b. Not everyone aspires to be in a couple.
Having a second sink when single might invite a relationship where one is not welcome. Remember vintage Barney in “How I Met Your Mother”? When giving Lily the tour of his Fortress of Barnitude, he explained, “I make it crystal clear to every girl who walks in here that this is not the place to leave a toothbrush, this is not the place to leave a contact lens case, this is a place — to leave.” I mean, the guy has a king size bed with only a full size blanket and just one pillow. As to the bathroom, Barney added, “What? Only one towel? What? No hair dryer? You know where I keep that stuff? Your place. Beat it.” Clearly, the Master (or Lady) of the house does not always have or welcome a guest planning to stay long enough to warrant a second sink. Nope. As Barney said, sometimes a person wants his or her home to say, “Our work here is done.”
I know I can be a rebel, but I think that what I think people really want is — wait for it —— their very own bathroom!
Why stop at the sinks? I mean, if you’re loading down a house with all the must have stuff let’s go all the way — I’m talking his and her separate, private bathrooms! In the old days, many of the very wealthy couples had his and her bathrooms. Let’s extend the royal treatment to suburban McMansions.
You hear that, new construction designers? You wouldn’t necessarily need that much more room, depending on the design and a bit of creativity. Some of these high end master bedrooms have a separate seating area and his or her walk-in closets. If there is space for all that, they could design his and her bathrooms, especially in those palatial homes and possibly even in more moderate homes. It’s funny in these houses with every amenity imaginable and the cars get their own room and guests have their own suites, can’t the Lady and Lord of the house brush their teeth alone? And I’d bet it would be a huge selling point. Huge.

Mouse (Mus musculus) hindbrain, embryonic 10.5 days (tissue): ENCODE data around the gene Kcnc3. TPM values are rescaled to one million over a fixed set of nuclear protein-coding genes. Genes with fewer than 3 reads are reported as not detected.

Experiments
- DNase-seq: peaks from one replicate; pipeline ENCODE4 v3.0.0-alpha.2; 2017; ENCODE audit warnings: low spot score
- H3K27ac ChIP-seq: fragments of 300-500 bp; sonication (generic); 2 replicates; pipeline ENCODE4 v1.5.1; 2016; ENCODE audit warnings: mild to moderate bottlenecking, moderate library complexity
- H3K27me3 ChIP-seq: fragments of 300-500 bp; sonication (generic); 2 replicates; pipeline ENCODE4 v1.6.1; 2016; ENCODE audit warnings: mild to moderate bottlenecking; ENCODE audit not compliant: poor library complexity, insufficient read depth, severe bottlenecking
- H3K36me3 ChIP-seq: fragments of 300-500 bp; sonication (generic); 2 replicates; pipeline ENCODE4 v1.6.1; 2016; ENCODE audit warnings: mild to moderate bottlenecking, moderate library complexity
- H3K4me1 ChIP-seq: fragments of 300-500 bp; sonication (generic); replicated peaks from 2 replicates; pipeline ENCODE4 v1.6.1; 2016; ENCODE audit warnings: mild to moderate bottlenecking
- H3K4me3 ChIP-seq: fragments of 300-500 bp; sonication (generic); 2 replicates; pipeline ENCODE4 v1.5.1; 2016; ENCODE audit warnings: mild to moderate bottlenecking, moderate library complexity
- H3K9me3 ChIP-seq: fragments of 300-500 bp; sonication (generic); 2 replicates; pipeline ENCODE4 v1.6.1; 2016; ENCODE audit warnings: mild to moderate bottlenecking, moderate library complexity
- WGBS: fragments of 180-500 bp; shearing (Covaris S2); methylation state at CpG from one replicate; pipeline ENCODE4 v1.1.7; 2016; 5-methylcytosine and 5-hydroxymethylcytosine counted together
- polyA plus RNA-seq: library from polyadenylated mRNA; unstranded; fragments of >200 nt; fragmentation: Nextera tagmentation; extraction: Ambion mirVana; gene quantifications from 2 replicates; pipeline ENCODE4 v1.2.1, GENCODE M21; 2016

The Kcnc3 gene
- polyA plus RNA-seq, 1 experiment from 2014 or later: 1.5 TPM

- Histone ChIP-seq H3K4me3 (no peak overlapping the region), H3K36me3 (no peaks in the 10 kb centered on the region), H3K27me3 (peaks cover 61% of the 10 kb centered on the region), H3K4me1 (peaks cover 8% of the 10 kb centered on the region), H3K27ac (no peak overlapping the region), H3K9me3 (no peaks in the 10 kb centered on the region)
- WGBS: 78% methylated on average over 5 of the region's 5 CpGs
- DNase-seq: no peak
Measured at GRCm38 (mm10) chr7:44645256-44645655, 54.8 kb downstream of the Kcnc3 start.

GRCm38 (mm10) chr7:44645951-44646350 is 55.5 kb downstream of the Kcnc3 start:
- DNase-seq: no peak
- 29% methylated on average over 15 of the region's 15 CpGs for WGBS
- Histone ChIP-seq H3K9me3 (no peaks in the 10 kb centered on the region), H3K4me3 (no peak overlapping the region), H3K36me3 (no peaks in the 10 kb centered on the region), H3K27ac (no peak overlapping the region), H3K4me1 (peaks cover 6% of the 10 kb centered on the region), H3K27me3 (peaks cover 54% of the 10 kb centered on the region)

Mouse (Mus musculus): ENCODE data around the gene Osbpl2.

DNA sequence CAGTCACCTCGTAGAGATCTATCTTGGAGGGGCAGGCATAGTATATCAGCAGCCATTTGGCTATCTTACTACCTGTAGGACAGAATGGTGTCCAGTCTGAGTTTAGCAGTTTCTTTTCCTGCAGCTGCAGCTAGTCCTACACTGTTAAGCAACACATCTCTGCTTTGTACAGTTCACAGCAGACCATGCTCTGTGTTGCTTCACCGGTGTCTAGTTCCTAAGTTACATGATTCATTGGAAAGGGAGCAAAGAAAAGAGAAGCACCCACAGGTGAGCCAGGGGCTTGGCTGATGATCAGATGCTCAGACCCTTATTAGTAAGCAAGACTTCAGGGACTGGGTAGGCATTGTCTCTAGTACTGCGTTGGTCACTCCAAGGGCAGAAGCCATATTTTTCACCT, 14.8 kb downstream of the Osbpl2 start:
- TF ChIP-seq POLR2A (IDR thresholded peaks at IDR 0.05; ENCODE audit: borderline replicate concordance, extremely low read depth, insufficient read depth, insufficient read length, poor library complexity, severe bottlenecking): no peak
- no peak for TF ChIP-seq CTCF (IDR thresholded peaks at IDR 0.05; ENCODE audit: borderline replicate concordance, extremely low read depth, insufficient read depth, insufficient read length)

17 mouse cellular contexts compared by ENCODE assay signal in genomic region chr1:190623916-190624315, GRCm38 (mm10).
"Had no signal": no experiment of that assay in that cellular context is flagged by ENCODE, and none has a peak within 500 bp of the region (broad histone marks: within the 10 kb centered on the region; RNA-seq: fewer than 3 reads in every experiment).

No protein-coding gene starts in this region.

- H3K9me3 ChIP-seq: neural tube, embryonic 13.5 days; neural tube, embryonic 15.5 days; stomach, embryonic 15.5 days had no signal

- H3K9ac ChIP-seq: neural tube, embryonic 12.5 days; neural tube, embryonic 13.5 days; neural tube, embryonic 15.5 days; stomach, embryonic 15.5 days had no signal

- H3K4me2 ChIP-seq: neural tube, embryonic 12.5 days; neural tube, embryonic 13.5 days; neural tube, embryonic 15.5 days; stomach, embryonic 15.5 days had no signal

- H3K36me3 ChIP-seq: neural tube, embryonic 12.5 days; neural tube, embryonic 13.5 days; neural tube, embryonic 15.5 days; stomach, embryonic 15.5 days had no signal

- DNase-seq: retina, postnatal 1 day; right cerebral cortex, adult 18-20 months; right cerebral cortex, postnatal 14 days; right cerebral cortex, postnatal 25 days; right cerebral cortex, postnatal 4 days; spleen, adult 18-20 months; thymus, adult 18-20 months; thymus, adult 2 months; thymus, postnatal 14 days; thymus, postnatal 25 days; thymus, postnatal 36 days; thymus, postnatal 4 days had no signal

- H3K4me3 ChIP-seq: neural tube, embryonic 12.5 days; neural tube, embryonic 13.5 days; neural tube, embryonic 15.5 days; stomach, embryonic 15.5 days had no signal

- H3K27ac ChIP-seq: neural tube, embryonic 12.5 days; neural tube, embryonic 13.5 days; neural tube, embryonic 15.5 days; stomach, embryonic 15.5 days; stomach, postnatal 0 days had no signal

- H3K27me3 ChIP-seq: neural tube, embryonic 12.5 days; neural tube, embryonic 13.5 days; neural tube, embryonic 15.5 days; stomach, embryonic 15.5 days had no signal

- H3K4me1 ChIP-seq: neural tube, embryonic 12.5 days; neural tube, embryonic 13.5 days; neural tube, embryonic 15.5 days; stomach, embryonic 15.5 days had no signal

Even for singles, we can keep that second bathroom on lock down and not within view, and only a privileged few could earn a key to this “executive washroom.” It would be a “special guest” bath. As an added bonus, it would serve a dual function of keeping our guests the heck out of our stuff. “No, I’m sorry, honey, you use that bathroom.” heh heh heh
But I get it. For most of us regular folk there might not be space for two completely separate baths connected to the master bedroom.
I’ll offer another, less radical, suggestion. When remodeling or buying new construction or house shopping, consider having only one sink in the Master Bath, make the assumption that a couple will not actually be in the bathroom together, or if they are, they are not both using the sink at the same time. Instead, use the money saved to install a larger, easy to clean counter space, creating an area that can accommodate all the products with great lighting and plenty of mirrors. Or, better yet, design personalized storage for all of those products and hair appliances so they can be used and put away (or left out) while still hot. And that one sink? Make it and the counter easy to wipe clean of the shaving stubble, you could or even install a sprayer. (Or get a maid.)
Let’s put a second (or third) sink where it belongs — in the hall (children’s) bath. It always amazes me when this is missing in a space that would allow it, especially in homes that are meant to accommodate more than one child. It’s kids that brush their teeth together while another small child is sitting on the toilet. Kids aren’t concerned about modesty, have less products and consequently less need for counter space. But trust me, you want them washing those grubby hands. Any preschool teacher or parent will tell you kids tend to wash better and brush teeth longer with a buddy. So let the kids live dorm style. Just teach them to clean the sinks, all of them!
Just Me With . . . no master bath at all, so I’m talking, excuse my expression, — out of my ass. We are a family of six sharing one bathroom. I would love to have another sink — anywhere!
Many thanks to the commenter David Travers, who inspired this post, and to HGTV, a channel that I watch, enjoy, and criticize frequently.
Maybe I’m just jealous.